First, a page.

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Bharat Ram: Relationship man
BS Reporter in Mumbai
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July 12, 2007 11:48 IST

Bharat Ram, the last surviving son of Sir Shri Ram, died in a Delhi hospital on Tuesday night, two months after his younger brother, Lala Charat Ram.

In their lifetime, the two had their share of differences. The brothers were, after all, as different as cheese and chalk. The younger brother was outspoken and direct, Bharat Ram was soft-spoken and humble.

While Lala Charat Ram was a hardcore operations man, putting up factory after factory in the North, Bharat Ram was the external face of the DCM group -- the relationships man.

He served on innumerable government committees and wrote two books: Glimpses of Industrial India and From Istanbul to Vienna.

Till late, his frail frame was a familiar sight at the Delhi Golf Club, the ultimate place for networking in the capital. Coming from the capital's premier business family, Bharat Ram was a respected public figure -- the government even made him the chairman of Indian Airlines.

He is regarded as one of the most influential leaders of the Federation of Indian Chambers of Commerce and Industry, which he headed in 1965. (He had earlier been the president of the PHDCCI.) He also became the first Asian president of International Chamber of Commerce in 1969.

Still, when Swraj Paul mounted a raid on Escorts and DCM in the early-1980s, nobody gave Bharat Ram much of a chance, though his youngest son, Vivek, had gone to school with Rajiv Gandhi.

Paul had been buying the DCM stocks from the markets through a handful of brokers. But nobody in the Bharat Ram camp knew how much of DCM he owned. In the thick of the battle, Bharat Ram called a meeting of the shareholders to change the company's name from Delhi Cloth Mills Ltd to DCM Ltd [Get Quote]. As the record date for the meeting approached, Paul was left with no option but to show his hand.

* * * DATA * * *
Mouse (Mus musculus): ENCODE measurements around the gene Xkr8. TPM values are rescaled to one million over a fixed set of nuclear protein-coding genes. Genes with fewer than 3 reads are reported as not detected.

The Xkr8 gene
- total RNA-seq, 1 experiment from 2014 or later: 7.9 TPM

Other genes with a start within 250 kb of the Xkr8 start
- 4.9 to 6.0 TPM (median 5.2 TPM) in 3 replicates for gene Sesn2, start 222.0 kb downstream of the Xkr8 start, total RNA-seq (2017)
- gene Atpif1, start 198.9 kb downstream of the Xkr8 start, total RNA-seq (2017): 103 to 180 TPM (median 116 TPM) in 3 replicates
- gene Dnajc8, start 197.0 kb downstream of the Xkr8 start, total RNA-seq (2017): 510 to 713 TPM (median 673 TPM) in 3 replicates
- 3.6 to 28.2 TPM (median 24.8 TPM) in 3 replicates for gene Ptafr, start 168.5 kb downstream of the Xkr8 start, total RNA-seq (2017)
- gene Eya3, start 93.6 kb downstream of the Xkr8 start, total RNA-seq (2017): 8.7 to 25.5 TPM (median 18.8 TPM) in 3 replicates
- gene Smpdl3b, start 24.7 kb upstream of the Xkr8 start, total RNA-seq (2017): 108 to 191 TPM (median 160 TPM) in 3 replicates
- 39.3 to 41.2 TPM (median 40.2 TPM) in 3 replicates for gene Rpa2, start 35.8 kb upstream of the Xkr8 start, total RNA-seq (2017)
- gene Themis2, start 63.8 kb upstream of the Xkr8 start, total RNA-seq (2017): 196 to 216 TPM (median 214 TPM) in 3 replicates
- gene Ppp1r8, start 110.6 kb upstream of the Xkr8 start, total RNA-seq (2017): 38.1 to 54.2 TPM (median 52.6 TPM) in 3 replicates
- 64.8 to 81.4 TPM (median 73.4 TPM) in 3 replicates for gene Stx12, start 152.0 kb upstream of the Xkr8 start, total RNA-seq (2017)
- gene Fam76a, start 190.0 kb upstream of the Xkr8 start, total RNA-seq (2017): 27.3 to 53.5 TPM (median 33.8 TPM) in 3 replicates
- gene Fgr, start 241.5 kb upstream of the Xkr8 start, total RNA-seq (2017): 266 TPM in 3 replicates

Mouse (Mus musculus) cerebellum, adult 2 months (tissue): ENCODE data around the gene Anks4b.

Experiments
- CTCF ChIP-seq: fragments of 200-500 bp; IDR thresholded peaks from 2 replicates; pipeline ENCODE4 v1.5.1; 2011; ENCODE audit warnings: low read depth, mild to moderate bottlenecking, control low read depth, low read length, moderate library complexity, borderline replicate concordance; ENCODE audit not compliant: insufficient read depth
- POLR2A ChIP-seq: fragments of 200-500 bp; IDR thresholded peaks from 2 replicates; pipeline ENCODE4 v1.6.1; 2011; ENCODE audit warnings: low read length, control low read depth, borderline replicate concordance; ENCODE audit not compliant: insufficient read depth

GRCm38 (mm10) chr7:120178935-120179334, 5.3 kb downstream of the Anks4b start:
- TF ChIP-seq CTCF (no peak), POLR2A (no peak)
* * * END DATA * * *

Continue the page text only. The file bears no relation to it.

The raid came to naught. And Bharat Ram resigned from DCM soon afterwards in 1985.

Next was the three-way split of the family in 1989. Bharat Ram saw to it that it was an amicable split and the sons of their oldest brother, Murli Dhar, got their rightful share. Bharat Ram, it seems, had anticipated that the ambitions of all his three sons -- Vinay, Arun and Vivek -- could not be accommodated within DCM. So, he had set up Shriram Fibres (now known as SRF Ltd [Get Quote]) way back in 1970.

After the split, the part of DCM left with Bharat Ram failed to live up to its past glory. The rules of the game changed overnight with economic liberalisation and old business families fond themselves totally out of sync with reality. He had to bow out of two high profile joint ventures -- one with Daewoo [Get Quote] to make passenger cars and another with Benetton to make garments.

Life was never the same again for Bharat Ram. His abiding passion was golf. Till late, his frail frame was a familiar sight at the Delhi Golf Club.

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